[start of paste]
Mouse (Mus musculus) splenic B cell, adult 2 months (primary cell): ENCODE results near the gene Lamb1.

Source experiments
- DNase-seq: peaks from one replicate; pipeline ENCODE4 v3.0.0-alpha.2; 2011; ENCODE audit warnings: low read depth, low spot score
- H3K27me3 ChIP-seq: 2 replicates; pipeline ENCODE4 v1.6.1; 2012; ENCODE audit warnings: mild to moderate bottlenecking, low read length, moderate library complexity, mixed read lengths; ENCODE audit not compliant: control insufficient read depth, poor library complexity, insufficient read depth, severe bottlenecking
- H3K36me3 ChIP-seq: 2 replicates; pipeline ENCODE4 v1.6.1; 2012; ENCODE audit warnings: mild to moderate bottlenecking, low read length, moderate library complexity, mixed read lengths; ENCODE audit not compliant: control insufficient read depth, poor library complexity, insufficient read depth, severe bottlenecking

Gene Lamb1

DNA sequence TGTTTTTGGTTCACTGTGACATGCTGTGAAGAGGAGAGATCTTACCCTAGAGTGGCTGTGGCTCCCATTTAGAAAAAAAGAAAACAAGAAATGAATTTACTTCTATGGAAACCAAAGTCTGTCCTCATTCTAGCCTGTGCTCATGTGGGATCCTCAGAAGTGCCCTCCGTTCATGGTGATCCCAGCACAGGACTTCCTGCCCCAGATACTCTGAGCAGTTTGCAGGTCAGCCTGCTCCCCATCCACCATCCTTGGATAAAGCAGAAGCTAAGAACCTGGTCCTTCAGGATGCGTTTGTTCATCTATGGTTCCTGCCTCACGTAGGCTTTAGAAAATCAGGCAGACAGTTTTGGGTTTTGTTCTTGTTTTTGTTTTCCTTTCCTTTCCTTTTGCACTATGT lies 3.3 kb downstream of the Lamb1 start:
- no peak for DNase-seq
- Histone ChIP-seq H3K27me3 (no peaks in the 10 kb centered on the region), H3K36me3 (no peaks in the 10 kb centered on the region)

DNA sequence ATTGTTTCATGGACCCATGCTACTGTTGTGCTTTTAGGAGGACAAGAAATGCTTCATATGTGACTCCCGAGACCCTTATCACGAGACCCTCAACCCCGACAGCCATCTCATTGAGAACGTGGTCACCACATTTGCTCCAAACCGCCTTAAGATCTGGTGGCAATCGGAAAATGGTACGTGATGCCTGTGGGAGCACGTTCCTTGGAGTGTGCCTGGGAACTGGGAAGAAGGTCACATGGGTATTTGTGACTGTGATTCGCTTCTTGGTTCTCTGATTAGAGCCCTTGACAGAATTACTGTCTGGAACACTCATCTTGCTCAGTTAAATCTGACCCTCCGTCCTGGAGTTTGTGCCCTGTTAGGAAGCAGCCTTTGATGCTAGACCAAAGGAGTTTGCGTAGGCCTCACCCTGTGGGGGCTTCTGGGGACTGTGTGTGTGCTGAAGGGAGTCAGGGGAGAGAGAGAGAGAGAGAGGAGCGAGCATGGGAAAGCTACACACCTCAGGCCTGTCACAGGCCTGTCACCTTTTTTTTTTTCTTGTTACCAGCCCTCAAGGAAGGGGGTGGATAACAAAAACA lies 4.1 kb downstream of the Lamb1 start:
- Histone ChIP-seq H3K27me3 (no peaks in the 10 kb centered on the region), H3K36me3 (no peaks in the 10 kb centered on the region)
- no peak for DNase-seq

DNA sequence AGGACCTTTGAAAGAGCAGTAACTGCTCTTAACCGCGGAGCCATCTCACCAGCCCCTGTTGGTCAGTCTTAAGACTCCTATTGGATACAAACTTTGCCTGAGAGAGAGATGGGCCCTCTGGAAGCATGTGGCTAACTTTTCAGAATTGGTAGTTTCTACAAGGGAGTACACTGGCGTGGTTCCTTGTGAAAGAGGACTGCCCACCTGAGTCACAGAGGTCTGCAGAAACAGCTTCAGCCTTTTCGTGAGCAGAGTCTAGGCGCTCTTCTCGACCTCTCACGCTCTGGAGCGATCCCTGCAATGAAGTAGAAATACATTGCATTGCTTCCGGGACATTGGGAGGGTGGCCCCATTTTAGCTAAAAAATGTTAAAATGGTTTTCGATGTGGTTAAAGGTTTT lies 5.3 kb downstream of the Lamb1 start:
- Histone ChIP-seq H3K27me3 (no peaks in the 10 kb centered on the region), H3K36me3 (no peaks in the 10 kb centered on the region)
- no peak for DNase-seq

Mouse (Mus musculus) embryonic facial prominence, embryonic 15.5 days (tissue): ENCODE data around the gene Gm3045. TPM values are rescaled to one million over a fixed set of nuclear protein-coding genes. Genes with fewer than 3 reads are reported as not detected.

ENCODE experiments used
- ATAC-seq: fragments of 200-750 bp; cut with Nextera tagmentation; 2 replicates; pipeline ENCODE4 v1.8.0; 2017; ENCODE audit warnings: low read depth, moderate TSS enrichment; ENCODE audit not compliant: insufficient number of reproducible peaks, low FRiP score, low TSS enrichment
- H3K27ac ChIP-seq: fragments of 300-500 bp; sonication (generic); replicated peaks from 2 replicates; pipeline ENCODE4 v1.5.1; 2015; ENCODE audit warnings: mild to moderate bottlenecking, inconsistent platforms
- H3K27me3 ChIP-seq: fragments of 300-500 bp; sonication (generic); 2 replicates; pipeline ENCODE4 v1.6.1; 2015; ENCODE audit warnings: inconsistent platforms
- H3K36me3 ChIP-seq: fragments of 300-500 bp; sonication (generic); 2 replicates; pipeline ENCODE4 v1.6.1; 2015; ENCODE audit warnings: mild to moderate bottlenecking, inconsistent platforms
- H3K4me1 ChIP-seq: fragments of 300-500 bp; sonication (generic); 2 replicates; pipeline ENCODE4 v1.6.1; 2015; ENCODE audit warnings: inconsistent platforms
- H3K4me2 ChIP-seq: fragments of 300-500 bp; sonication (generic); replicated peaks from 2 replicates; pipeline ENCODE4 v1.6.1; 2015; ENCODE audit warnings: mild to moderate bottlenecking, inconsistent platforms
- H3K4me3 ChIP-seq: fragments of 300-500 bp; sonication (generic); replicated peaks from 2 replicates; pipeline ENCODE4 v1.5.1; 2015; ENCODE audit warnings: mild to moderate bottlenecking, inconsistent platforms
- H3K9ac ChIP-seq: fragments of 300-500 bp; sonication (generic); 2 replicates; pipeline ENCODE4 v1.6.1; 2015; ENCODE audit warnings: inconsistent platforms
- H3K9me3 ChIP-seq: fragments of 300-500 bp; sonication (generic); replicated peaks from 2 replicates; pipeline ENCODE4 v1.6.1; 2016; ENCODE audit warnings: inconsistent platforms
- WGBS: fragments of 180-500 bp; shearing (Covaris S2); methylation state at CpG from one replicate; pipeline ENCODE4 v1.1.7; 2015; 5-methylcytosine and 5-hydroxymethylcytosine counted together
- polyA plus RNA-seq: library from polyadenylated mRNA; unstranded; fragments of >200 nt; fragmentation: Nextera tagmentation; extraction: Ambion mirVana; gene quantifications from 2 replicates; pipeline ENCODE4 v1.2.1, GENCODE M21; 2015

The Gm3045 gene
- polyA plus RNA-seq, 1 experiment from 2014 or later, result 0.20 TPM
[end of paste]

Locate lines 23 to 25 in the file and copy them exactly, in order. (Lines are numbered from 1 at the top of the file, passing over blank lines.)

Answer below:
- H3K4me2 ChIP-seq: fragments of 300-500 bp; sonication (generic); replicated peaks from 2 replicates; pipeline ENCODE4 v1.6.1; 2015; ENCODE audit warnings: mild to moderate bottlenecking, inconsistent platforms
- H3K4me3 ChIP-seq: fragments of 300-500 bp; sonication (generic); replicated peaks from 2 replicates; pipeline ENCODE4 v1.5.1; 2015; ENCODE audit warnings: mild to moderate bottlenecking, inconsistent platforms
- H3K9ac ChIP-seq: fragments of 300-500 bp; sonication (generic); 2 replicates; pipeline ENCODE4 v1.6.1; 2015; ENCODE audit warnings: inconsistent platforms